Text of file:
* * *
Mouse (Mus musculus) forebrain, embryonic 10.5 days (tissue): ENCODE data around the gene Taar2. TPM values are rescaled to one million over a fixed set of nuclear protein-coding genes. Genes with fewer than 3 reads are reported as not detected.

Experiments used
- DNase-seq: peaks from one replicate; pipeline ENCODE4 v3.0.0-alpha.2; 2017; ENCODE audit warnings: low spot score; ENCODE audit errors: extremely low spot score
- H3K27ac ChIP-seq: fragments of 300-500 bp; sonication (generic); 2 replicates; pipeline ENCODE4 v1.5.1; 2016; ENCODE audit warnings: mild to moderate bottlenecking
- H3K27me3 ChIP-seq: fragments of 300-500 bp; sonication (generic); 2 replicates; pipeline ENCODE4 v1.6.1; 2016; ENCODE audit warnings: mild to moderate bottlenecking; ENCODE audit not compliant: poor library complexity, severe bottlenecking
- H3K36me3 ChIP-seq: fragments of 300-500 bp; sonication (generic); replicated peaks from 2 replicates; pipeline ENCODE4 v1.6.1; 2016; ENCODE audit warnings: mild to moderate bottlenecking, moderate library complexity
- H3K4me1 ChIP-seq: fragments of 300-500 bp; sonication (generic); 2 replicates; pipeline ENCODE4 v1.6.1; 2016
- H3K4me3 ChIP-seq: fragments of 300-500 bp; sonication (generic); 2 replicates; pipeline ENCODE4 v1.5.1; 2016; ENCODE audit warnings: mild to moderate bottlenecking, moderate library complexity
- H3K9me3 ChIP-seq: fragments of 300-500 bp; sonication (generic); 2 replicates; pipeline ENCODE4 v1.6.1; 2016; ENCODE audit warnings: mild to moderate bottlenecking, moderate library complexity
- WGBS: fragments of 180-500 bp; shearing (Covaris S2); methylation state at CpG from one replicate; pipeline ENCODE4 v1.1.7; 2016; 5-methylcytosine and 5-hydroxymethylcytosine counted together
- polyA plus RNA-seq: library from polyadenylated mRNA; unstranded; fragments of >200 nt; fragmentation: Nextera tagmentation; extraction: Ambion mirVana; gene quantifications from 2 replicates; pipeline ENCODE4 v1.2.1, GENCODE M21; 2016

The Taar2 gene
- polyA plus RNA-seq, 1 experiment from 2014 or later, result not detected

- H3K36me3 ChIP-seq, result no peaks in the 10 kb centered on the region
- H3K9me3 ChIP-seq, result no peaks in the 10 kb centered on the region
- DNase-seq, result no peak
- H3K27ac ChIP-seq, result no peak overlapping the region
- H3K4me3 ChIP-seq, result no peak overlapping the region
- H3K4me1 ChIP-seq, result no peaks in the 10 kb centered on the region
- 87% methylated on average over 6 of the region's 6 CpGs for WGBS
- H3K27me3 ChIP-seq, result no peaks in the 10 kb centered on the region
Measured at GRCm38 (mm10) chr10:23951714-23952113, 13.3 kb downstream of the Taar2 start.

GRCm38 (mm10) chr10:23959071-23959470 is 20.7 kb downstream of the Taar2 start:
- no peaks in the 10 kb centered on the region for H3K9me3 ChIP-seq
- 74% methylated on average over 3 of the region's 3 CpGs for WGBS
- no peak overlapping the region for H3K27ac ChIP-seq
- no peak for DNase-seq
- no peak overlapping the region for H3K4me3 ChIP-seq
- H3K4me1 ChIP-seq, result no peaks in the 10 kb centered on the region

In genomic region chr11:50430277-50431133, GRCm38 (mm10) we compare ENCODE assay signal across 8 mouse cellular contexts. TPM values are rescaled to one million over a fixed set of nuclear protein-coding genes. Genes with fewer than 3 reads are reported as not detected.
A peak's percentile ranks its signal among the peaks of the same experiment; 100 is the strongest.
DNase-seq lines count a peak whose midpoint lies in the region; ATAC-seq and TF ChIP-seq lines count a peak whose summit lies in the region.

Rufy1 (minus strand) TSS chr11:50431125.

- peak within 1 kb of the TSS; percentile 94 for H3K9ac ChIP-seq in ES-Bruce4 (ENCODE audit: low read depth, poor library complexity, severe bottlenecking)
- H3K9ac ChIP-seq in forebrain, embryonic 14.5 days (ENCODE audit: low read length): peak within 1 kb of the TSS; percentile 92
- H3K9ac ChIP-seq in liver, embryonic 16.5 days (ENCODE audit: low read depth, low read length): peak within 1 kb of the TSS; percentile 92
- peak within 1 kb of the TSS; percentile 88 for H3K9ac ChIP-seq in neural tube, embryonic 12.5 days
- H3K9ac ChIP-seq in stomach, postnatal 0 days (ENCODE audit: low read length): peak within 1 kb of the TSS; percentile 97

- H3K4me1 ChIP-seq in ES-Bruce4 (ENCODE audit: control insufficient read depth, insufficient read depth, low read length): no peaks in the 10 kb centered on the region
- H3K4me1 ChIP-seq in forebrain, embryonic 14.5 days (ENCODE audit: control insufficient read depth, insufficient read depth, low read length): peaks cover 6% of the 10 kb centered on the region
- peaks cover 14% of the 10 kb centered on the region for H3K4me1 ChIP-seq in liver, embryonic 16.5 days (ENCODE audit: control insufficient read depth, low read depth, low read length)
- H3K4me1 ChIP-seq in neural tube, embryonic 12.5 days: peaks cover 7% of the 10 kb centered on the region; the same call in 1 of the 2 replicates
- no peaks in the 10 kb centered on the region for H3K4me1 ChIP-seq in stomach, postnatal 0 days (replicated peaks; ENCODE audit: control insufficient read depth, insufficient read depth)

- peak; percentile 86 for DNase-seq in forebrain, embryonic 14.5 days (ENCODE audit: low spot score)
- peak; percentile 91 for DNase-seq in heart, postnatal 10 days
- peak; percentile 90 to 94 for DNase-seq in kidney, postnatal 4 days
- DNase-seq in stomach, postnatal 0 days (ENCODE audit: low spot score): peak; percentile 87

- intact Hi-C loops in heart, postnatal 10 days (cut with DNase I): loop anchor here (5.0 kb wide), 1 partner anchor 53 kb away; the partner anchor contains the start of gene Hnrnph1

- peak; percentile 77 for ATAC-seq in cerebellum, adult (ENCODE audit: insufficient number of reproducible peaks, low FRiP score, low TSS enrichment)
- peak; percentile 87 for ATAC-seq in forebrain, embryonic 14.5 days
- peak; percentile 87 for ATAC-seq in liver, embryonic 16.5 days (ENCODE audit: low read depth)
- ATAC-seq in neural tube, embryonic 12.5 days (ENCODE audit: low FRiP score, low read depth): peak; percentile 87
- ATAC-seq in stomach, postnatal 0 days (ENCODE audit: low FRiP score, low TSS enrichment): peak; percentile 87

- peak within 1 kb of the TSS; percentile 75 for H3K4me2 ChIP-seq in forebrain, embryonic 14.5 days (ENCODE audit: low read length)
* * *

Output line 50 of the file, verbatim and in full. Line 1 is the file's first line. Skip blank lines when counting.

- peak; percentile 87 for ATAC-seq in forebrain, embryonic 14.5 days